Eat fat to get slim – really?
Published on the 25th May, 2016 by Azmina
The foodie news this week has been dominated by the announcement from the National Obesity Forum (NOF), which the headlines summarise as advice to eat more fat, fewer carbs, and to stop buying low fat foods and counting calories. This may sound like the best news ever, but it was criticised by Public Health England as being “irresponsible”.
Here are my top ten thoughts:
- Nutrition is an evolving science and it is essential to review dietary guidelines as and when new research emerges. Controversy and debate over the science helps us to re-examine our advice.
- Dietary guidelines should always be based on robust scientific evidence. The British Heart Foundation and others have suggested that the NOF Opinion Paper has been selective in its review and that it has not been compiled after a comprehensive review of the evidence.
- The recommendations made in the NOF Opinion Paper go against current dietary guidelines from Public Health England and leading bodies such as the British Dietetic Association (and other Dietetic Assoc. around the world), British Heart Foundation and Diabetes UK. These organisations are globally respected bodies; they are robust in their policies.
- Lower fat products can help people enjoy everyday foods at a lower calorie cost. Foods like lower fat milk, yogurt, and cheese are great examples. Having said that, in my experience many clients think they can get away with twice as much of foods like reduced fat sausages and mayonnaise, so this could potentially be counter-productive.
- Low carb, high fat diets can compromise our intake of fibre.The latest SACN Carbohydrates and Health Report recommends we eat 30g of fibre a day. It’s hard enough to do this with a moderate carb diet. We also need whole grains from carbs for good health and cardio-protection.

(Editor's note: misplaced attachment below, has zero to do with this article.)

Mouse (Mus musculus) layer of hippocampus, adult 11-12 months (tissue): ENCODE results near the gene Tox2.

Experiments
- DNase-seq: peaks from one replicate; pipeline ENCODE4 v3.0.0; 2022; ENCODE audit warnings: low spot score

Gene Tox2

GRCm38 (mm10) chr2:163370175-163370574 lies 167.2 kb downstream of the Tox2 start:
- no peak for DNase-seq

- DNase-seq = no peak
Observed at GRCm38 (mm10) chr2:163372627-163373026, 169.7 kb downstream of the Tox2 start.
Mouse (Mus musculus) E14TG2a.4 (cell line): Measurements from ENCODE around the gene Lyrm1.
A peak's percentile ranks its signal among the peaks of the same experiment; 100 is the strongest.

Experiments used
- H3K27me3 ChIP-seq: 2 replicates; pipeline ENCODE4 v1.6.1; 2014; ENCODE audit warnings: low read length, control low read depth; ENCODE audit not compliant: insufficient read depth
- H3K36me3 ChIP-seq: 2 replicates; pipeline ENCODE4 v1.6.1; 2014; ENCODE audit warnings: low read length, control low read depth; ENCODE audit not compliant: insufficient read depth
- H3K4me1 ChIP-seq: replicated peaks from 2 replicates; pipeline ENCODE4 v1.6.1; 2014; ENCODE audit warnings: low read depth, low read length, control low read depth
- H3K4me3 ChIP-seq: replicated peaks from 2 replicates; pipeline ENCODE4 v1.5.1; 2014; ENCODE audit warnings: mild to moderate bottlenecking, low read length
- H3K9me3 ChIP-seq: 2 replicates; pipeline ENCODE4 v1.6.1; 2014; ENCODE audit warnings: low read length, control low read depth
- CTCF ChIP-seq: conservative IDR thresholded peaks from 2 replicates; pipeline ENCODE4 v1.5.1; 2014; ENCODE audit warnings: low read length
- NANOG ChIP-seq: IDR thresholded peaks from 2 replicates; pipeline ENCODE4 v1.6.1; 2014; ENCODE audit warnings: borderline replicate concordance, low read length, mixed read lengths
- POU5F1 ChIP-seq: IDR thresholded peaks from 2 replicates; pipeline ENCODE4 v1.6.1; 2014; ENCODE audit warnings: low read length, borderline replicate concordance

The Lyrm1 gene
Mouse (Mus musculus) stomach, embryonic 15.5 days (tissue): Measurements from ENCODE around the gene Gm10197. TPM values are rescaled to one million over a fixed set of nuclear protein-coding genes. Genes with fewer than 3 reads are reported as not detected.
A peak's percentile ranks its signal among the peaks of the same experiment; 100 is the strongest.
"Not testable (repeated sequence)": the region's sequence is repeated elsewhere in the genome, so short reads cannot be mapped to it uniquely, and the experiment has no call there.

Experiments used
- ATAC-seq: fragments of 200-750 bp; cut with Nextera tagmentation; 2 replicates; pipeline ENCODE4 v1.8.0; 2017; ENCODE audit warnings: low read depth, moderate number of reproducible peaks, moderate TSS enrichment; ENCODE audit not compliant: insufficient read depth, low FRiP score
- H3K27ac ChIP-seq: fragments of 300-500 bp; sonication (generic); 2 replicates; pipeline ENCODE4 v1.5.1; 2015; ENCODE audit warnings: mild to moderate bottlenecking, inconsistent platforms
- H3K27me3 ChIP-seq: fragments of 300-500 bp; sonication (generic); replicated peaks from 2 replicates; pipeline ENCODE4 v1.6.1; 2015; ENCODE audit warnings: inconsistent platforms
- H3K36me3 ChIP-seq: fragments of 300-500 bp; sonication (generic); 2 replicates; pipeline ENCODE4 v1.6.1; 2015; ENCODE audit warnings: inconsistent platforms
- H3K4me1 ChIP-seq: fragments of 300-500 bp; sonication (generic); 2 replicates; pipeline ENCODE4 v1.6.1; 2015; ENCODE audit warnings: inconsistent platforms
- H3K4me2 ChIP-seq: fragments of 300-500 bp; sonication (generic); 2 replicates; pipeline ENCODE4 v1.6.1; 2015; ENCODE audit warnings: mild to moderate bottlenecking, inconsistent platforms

- Taking in more calories than your body needs will make you gain weight, regardless of where those calories come from.
- It does make sense to eat high fat foods that are part of the traditional Mediterranean diet – avocado, nuts, oily fish, and olive oil. This diet, which is also rich in fruit and vegetables, has been linked to longevity and a lower risk of cardio-vascular disease. (And I also think eggs, which are often quoted as being high in fat, are a great food!).
- Choosing fewer processed foods and more home-cooked meals is a good thing. But some processed foods enable us to eat better – milk, whole grain bread, canned tuna, frozen peas, stir-fry veg packs… These are all processed, yet also healthy. Best to limit processed foods like cured meats, pies, pastries, cakes and biscuits. (Note these foods are typically high in fat).
- Media frenzy over such sensational headlines leads to confusion and a lack of confidence in the experts. We all need to work together to compile realistic and evidence-based dietary advice that speaks in an engaging tone of voice.
- I will not be changing my advice as a result of the NOF publication. Eat more vegetables, more fruit, more whole grains, and healthy fats. Eat a variety of foods. Eat slowly and mindfully and watch your portion size.
In conclusion, I welcome debate, but it must always be entrenched in a robust body of scientific evidence for it to be taken seriously by the experts in nutrition – registered dietitians (BDA) and degree-qualified nutritionists (AfN).
Read Azmina’s views on the Sugar Debate.